Hardly. Despite little growth in GDP per capita since 1995, it is a wealthy country. Japan has the highest Per Capital Production of Any Major Economy. In 2010, GDP per capita was still more than that of France, Germany, the U.K. and Italy. And China’s economy is now larger than Japan’s because of its huge population, 1.3 billion compared with 128 million, however China’s $5,414 GDP per capita is only 12 percent of Japan’s $45,920.

General Progress in Standard of Living Can Be Achieved

With that said, looking at Japan today in 2012, it is not necessary correct to assume that such a 20 year of lost economic progress would result in a decayed country as anyone who visits Japan can clearly express the country is as modern now than ever before and that people’s living standards and confidence appears unharmed. However, what can be said is that Japan does not have a large disparity between rich and poor. Putting it in different terms, it can be said that there is no middle class in Japan or you can change the perspective and say it is all a middle class in Japan.

How Can The Yen Currency Remain Strong With Constant Quantitative Easing?

What will happen to Japan with a 220% and growing government debt-to GDP, we will find out however Japan has demonstrated resilience over its 2 decades of quantitative easing and as such is a suitable case study of how a major economy like Japan with its prior decade of glory and economic success in the 90’s sustained itself in a constant deflationary depression for over 20 years. What created it and more importantly why and how can a currency like the yen’s endure such a considerable strength against the US dollar and other major currencies over that long period where other economies like Zimbabwe ended up in a hyper inflation and destruction of their currency basis. In addition, this study could shine light as to what to expect under the conditions that created an deflationary depressed Japan.

Baltic Index Crossed Down May 2012 at 986

VN:F [1.9.16_1159]
Rating: 0.0/5 (0 votes cast)

The Baltic Index has been depressed since the Financial Crisis.  It has been on a decline but now is getting into critical territory crossing an important trend average at 986.

Enters the Age of Digital Distribution

VN:F [1.9.16_1159]
Rating: 0.0/5 (0 votes cast)

In 1999, I gave a talk in Kuala Lumpur, Malaysia by the auspicies of Malaysia Technology Development Corporation, a capital arm of Malaysia’s government.  The title was “Future Directions in Technology” as an attempt to predict the next generation of computing technology.

The introduction was the fun part showing the first computing device – the Abacus.  From there we fast forwarded to the present giving some anecdotes for the role of technology in society.

The practical part of those 5 minutes began with stating that technology through history provided solutions to human major problems.  In the 1800’s manual labor was replaced by steam engine and in the 1900’s electricity and computing extended the human brain and created improvements to mental labor increasing human productivity and allowing people to break all barriers in geography and time with the advent of the world wide web.

I ended up making a bold prediction that Peer-to-Peer was the way of the future but more bolder than that I suggested that the way P2P was going to manifest was through Digital Distribution.

We are now at that final frontier for it to start unfolding thanks to Smartphones and Mobility computing.  I envision one day every automobile will come with a voice activated computer assistant connected to the web traveling a high speeds without interruption.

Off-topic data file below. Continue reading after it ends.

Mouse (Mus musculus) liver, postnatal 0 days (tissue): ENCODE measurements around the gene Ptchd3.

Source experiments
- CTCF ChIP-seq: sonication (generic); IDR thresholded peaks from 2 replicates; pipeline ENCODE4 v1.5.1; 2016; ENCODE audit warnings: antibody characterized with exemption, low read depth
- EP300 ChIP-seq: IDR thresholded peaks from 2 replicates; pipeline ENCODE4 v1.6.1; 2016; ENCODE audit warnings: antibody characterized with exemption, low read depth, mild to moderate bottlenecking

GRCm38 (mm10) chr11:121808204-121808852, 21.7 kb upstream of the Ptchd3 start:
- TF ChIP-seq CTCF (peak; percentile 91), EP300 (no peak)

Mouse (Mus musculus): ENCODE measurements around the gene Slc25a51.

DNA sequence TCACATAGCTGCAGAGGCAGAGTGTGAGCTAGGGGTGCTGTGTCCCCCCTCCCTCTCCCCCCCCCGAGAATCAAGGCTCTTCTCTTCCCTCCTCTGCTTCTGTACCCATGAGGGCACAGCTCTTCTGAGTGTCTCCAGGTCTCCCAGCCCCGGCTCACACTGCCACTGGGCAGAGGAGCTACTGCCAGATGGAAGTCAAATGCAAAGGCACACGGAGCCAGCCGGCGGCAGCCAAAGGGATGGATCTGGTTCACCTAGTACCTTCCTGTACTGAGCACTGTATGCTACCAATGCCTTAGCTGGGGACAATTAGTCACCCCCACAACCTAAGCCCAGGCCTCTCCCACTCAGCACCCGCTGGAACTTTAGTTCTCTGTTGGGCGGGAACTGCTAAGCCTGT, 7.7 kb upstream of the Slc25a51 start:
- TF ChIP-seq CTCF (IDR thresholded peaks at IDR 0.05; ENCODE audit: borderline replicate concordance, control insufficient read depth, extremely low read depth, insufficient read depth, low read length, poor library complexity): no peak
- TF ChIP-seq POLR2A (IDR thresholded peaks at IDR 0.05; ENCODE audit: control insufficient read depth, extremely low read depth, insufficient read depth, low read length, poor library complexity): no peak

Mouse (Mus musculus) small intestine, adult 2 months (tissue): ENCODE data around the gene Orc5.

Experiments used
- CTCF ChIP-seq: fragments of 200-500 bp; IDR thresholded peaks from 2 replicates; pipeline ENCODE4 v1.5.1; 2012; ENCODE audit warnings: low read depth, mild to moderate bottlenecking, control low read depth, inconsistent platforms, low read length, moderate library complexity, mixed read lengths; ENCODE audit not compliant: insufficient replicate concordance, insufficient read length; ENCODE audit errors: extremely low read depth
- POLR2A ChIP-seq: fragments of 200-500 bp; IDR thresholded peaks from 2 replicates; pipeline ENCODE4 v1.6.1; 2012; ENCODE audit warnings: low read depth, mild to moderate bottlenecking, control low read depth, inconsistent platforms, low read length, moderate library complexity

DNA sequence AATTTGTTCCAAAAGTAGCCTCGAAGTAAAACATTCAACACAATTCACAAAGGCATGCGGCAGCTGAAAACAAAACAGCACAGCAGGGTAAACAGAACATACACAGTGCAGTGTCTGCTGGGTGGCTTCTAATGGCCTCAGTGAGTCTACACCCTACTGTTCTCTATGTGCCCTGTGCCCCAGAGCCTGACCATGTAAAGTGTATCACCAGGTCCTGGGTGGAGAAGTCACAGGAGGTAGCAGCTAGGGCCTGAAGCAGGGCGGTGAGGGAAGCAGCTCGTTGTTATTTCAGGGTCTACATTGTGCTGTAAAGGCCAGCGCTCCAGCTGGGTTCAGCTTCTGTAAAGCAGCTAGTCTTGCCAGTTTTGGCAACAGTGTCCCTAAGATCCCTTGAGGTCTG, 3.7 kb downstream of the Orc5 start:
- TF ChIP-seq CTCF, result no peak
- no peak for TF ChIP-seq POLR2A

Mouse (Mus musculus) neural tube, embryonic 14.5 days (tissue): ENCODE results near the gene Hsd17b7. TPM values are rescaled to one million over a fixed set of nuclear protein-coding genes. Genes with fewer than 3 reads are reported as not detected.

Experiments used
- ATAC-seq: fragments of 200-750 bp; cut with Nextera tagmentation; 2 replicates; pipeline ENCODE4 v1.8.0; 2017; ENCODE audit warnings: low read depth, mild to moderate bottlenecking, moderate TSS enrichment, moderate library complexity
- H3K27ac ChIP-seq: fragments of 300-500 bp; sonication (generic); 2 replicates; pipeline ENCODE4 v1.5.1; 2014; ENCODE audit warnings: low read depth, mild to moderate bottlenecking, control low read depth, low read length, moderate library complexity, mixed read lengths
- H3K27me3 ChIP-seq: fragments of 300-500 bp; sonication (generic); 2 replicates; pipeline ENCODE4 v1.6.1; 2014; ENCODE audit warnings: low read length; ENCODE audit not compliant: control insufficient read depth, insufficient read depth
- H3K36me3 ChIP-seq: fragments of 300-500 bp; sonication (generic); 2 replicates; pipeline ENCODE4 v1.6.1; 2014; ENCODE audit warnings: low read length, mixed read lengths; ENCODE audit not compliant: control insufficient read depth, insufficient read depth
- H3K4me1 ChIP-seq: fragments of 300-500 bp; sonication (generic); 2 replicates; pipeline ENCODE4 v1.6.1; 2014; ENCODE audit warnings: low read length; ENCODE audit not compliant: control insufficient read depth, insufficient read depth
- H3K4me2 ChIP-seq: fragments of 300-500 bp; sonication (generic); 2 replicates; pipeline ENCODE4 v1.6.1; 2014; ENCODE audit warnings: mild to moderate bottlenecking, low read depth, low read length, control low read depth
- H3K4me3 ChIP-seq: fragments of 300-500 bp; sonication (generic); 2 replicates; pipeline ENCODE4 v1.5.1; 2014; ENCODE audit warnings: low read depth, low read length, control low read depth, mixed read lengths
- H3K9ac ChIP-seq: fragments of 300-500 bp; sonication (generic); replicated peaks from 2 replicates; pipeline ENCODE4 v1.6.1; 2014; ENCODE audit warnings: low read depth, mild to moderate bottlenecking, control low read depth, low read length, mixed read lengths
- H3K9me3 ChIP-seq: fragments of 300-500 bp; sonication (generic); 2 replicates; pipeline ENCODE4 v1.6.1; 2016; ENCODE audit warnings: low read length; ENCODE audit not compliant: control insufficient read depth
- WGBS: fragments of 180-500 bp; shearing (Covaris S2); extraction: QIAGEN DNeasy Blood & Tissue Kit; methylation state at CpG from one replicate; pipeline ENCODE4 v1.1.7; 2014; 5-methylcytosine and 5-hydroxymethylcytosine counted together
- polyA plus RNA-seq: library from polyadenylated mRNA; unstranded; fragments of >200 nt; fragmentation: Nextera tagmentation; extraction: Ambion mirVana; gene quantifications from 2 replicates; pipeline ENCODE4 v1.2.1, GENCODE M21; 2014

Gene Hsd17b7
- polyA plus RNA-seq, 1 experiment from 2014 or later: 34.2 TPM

While waiting for all the pieces to come together, I watched one by one each one of them coming together.  Palm came up with a user friendly portable computing device without the need for a keyboard.  Blackberry evolved it to combine phone and computing to begin the Smartphone.  Apple created the mass acceptance and large hardware base coupled with Google’s give away of Android’s systems.  One missing part nobody knows is the contribution of Skype and Voice-Over-IP.  How to use packet data to provide continuous speech over the internet.

For several years now, the public is used to digital photos and then digital video popularised by YouTube.  Just like fixed devices (computers) were replace with laptops, smartphones with the cultlike push of Apple with iPad’s and iPhone’s there is tremendous momentum and a large base to start truly delivering and more importantly distributing digital information.

Facebook revolutionalized mass social connection.  The Smartphone is a wireless internet appliance that now can provide multiple usage beyond a phone and computing.  It can access vast amounts of information available globally.

The hardware and the software is now available in miniaturized and consumer attractive manner.  Even battery technology can make it last a practical limit.  And user interfaces are now friendly.  The last missing piece for all of this Digital Distribution to take place is the final connection fabric.  High speed digital data Wireless.

For years, fiber optics taking over cable wires of megabit speed was capable of delivering gigaspeed but it was all still a fixed connection.  With the new advent of totally digital protocols like WiMAX and LTE and modernization of microwave radio technology including smart micro-antennas arrays (which was the big controversy with the launch of iPhone4), gigaspeed wireless connections can now make all of the needed digital content of any high resolution delivered to any mobile device (Smartphone) and seen by a human.

With the confluence of hardware, software, communications (4G is the only true packet IP technology that begins delivering gigaspeed data wireless.) and a large worldwide base of smartphone users, Digital Distribution begins a new era of Technology and specifically Information Technology.


Improve the web with Nofollow Reciprocity.
Uses wordpress plugins developed by